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SYFY WIRE Battlestar Galactica

Remembering 'Blood & Chrome,' the 'Battlestar Galactica' prequel you may have forgotten

What about the BSG spinoff? No, not Caprica - the other one.

By Trent Moore
Luke Pasqualino as William Adama in Battlestar Galactica: Blood & Chrome

There’s no denying SYFY’s Battlestar Galactica is one of the seminal science fiction shows of the modern era — so not surprisingly — once the flagship series wrapped up its run in 2009 there was hope to mine the franchise for more stories.

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Catch up on Battlestar Galactica on the SYFY app.

First came Caprica, a cerebral drama set decades before the events of Battlestar Galactica that chronicled the creation of cutting edge technology that would eventually pave the way for the Cylon uprising and war to come. Despite fairly universal acclaim, the show ran for just one season in 2010 and ended due to low ratings.

So then attention turned to a prequel concept more in line with the gritty space war action fans had come to know and love from BSG’s original run: Blood & Chrome. This project was ordered in 2010, with former BSG executive producer David Eick attached creatively. The show told a story much more in the vein of the original show, and followed eventual Galactica admiral William Adama (with Luke Pasqualino playing a younger version of the role Edward James Olmos originated) decades before the original series, when he was just a young pilot fighting in the first Cylon War. Blood & Chrome picked up in the 10th year of the first Cylon War, and tracked a secret mission that could turn the tide for humanity — if they can survive. Eick said the through-line for the story came with tracking those lost years of Adama's burgeoning military career.

“I thought it might be interesting for an audience to see what that character might have been like when he was Lee Adama’s age. Where did this hatred of Cylons come from?  Why was this man that we will later meet, as Edward James Olmos in Battlestar Galactica, so uniformly and uncompromisingly committed to the utter eradication and disillusion of this race of robot people? Where did that come from?,” Eick said in a 2012 interview with Collider. “For me, it seemed like maybe the most interesting answer might be that it was because of a broken heart, and that it came from a very personal place where he’d been betrayed by someone he loved, and that through that experience came to feel that the Cylons were an unforgivable race of creatures responsible for our genocide and for attacking us, so they needed to be gotten rid of. But beyond that, there was something much more deep and personal driving him, and that was the nucleus of the genesis of it.”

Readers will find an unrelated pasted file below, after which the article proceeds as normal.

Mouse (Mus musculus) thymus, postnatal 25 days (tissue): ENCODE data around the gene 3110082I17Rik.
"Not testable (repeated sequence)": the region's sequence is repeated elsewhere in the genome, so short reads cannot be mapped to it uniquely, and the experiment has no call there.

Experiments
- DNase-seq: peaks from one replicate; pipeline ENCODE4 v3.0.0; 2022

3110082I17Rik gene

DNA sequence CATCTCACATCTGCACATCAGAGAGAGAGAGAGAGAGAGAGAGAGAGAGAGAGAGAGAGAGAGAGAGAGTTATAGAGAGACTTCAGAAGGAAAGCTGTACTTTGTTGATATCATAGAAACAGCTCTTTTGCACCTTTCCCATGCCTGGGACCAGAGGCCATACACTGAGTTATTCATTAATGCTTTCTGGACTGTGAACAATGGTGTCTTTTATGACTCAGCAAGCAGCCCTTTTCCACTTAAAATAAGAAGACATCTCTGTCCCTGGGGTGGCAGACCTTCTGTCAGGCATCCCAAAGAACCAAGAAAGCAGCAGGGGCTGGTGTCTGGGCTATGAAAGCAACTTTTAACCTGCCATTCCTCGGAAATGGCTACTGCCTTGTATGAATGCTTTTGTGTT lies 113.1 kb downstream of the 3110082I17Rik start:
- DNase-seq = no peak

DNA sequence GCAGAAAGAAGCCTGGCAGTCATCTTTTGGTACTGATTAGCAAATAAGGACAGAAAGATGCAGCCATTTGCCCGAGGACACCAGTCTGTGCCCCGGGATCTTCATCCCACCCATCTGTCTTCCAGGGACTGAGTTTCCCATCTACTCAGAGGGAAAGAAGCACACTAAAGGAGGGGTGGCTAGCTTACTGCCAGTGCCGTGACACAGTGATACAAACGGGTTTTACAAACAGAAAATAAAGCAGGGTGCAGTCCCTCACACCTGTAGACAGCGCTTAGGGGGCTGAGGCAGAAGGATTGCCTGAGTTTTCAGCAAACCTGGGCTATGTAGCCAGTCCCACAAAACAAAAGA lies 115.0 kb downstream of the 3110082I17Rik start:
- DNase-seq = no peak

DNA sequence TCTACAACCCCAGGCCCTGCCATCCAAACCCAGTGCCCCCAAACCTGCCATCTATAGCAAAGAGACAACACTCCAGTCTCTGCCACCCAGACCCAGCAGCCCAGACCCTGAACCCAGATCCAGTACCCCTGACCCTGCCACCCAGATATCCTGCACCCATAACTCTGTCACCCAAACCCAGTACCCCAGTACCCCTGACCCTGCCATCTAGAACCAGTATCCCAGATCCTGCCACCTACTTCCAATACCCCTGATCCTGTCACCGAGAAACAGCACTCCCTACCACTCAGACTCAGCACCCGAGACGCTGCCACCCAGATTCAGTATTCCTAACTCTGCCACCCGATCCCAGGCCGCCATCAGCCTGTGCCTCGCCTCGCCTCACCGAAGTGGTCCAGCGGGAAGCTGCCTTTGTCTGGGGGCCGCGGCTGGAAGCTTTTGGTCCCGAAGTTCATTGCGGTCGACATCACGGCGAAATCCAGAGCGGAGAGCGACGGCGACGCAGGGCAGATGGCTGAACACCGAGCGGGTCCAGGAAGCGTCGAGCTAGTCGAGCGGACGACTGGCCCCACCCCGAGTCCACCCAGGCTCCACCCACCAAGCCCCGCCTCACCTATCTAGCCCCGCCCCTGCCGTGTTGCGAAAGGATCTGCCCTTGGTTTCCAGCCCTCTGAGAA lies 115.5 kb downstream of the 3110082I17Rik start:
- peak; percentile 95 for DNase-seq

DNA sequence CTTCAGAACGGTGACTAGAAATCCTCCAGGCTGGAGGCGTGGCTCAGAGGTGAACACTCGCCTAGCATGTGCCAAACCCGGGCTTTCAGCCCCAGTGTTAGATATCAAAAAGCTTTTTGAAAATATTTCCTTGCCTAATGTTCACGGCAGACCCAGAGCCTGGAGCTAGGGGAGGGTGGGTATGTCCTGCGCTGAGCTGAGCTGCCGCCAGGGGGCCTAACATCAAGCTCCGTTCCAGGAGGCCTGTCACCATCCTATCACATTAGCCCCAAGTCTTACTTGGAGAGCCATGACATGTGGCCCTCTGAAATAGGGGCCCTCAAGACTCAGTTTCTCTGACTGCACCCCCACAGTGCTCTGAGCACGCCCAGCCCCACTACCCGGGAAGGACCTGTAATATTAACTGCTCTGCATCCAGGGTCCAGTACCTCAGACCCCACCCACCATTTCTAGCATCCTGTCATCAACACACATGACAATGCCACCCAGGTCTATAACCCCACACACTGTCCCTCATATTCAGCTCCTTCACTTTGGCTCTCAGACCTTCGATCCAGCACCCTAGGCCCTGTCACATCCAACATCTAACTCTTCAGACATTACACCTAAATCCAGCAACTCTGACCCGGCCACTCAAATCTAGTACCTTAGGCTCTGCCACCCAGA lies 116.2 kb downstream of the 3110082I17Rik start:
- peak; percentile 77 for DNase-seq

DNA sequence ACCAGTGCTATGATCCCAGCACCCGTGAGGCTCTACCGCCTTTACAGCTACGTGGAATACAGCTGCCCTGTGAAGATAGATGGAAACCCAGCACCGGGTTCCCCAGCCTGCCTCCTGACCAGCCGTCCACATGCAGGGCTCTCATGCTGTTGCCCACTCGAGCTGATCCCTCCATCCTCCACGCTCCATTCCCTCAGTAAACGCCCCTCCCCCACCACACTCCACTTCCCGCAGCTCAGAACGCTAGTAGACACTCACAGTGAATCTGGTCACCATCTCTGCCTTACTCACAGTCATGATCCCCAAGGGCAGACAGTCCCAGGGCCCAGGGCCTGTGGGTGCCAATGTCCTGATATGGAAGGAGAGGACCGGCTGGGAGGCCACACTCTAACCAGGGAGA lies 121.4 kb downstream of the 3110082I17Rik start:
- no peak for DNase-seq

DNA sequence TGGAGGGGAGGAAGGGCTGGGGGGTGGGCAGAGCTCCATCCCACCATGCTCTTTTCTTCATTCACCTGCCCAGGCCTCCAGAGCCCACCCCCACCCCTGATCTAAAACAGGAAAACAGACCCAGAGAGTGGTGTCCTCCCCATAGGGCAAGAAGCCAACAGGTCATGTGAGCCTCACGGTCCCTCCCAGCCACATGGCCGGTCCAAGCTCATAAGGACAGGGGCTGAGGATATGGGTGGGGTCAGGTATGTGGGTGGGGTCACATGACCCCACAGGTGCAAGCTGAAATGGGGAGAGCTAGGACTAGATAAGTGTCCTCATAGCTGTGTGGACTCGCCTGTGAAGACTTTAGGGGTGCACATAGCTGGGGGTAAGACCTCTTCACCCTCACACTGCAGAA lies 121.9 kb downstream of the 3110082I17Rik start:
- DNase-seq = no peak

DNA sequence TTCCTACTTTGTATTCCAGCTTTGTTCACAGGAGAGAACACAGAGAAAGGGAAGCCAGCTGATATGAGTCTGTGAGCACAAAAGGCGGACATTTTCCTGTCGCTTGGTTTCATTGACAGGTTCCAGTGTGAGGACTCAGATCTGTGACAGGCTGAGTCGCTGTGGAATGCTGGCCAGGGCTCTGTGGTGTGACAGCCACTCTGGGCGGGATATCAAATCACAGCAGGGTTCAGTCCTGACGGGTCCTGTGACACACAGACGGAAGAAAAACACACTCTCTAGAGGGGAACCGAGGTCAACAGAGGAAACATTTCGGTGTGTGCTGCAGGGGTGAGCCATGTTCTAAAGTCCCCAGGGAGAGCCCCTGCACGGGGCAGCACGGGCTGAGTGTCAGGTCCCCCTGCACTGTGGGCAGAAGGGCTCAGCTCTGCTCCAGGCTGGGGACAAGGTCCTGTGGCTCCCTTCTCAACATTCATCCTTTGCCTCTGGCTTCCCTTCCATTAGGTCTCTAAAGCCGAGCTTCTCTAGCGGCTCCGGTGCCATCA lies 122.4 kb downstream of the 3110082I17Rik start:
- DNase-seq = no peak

It was a fun pitch, and right in the zone for Battlestar fans missing Viper dog fights and toaster battles. The network ordered a 2-hour pilot and work was underway. The pilot utilized digital scans of the original Battlestar Galactica sets, which were recreated digitally. The 2010 era special effects were a bit uncanny valley-ish at times with way too much lens flare, but it still looked cool and different, yet evocative of the visual style fans were familiar with.

The production process to bring Blood & Chrome to life reportedly proved more intensive than anticipated, and the final product came in later than expected to SYFY (nee Sci-Fi Channel). Eventually, the network decided not to move forward with a traditional series order — so this being the wild early days of digital media and streaming — the network teamed with Machinima Prime to stream the project in webisode form, broken up into 10 installments. It dropped in late 2012, and was re-cut into a TV movie in early 2013 and aired on SYFY and released to DVD and VOD. 

In an archived interview from 2012, Eick explained the production process was planned early on with the assumption the project would be released digitally and was “never intended to be a traditional pilot,” to the point they conceived the 10-ish minute chapters while shooting and cutting Blood & Chrome from the jump.

“[I]t was never any kind of rejection or failure that it didn’t wind up as another SYFY pilot,” Eick explained. “It was always designed to be something much more unique and special than that, and I’m thrilled that it’s finally reaching its distribution and it’s going to be seen by the people it was intended for.”

Despite hopes for a second batch of episodes among some fans and the creative team, Blood & Chrome ended after its initial pilot-turned-webisode-turned TV movie. The ending thankfully did provide a complete story, though there were plenty of threads left that could’ve been unraveled if the show had continued. Eick revealed they had actually mapped out a “next mission” if the show had proven a resounding hit and was picked up for more.

“[A]s an exercise which is not uncommon with these things, we’ve hatched a next mission for what the next leg of this character study would involve, should we be fortunate enough to go forward,” he said. “It’s very organic evolution of where we leave the characters, at the end of this story, and what we would pursue as our next tale.”

Battlestar Galactica: Blood & Chrome is available to rent online, while fans will be able to relive all of the Battlestar Galactica series from the beginning as part of SYFY REWIND, a throwback marathon that includes fan favorites Battlestar Galactica, Quantum Leap, and Xena: Warrior Princess — with full series all running from the beginning. SYFY REWIND marathons will air Fridays from 6 a.m. until 6 p.m. Check out the SYFY schedule for more details.